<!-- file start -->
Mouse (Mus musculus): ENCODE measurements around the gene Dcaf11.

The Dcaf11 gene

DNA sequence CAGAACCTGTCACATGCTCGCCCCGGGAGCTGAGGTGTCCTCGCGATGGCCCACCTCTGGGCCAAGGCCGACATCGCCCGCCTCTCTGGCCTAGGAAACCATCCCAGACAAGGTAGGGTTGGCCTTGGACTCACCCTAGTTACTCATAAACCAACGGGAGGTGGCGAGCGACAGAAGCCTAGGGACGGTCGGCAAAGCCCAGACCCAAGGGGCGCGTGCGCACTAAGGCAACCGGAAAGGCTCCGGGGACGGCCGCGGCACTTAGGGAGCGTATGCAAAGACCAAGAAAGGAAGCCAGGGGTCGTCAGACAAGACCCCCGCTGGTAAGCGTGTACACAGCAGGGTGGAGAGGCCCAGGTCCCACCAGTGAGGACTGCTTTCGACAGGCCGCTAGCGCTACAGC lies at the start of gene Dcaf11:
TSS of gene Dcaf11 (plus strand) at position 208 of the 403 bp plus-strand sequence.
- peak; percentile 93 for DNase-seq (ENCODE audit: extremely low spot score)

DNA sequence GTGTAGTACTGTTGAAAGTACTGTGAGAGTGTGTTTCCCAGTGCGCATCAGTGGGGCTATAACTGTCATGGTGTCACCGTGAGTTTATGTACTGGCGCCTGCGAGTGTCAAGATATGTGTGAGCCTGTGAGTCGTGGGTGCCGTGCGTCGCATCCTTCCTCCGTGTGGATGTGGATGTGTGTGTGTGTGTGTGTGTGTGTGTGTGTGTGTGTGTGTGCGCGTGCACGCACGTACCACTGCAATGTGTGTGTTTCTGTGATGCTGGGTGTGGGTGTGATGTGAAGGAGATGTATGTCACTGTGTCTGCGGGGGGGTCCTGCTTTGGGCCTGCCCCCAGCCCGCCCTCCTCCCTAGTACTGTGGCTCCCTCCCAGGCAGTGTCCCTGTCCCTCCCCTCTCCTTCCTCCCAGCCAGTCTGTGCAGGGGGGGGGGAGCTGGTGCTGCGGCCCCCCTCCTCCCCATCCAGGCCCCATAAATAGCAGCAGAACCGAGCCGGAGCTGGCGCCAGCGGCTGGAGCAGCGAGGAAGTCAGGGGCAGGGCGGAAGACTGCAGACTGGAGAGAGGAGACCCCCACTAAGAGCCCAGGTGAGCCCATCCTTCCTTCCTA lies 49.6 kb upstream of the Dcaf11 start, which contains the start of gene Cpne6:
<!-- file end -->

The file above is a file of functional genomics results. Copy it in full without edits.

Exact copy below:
Mouse (Mus musculus): ENCODE measurements around the gene Dcaf11.

The Dcaf11 gene

DNA sequence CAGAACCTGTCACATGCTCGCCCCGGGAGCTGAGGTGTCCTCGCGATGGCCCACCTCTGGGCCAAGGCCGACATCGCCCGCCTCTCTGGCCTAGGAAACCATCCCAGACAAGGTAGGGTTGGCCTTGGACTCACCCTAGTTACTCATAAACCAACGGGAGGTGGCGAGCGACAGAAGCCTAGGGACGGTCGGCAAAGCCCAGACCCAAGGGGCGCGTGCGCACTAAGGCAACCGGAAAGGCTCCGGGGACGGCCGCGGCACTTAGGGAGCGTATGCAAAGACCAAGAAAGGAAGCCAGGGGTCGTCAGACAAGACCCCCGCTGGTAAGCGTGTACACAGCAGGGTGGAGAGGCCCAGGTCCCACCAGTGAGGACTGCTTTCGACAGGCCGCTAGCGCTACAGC lies at the start of gene Dcaf11:
TSS of gene Dcaf11 (plus strand) at position 208 of the 403 bp plus-strand sequence.
- peak; percentile 93 for DNase-seq (ENCODE audit: extremely low spot score)

DNA sequence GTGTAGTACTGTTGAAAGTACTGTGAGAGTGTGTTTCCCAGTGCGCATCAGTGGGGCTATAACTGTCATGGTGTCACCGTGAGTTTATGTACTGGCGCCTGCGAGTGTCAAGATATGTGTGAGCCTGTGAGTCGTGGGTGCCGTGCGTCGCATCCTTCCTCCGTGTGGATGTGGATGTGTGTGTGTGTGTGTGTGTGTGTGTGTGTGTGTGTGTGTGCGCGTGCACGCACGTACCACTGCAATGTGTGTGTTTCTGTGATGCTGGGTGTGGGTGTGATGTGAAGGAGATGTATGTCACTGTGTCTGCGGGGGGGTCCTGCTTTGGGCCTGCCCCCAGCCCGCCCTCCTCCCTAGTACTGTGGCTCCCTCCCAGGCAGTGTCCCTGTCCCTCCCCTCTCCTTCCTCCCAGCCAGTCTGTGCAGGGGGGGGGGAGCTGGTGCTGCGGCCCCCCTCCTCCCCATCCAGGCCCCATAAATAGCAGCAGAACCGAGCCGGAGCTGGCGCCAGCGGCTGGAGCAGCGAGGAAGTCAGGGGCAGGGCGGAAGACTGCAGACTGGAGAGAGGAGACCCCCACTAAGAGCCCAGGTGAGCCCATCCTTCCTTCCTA lies 49.6 kb upstream of the Dcaf11 start, which contains the start of gene Cpne6: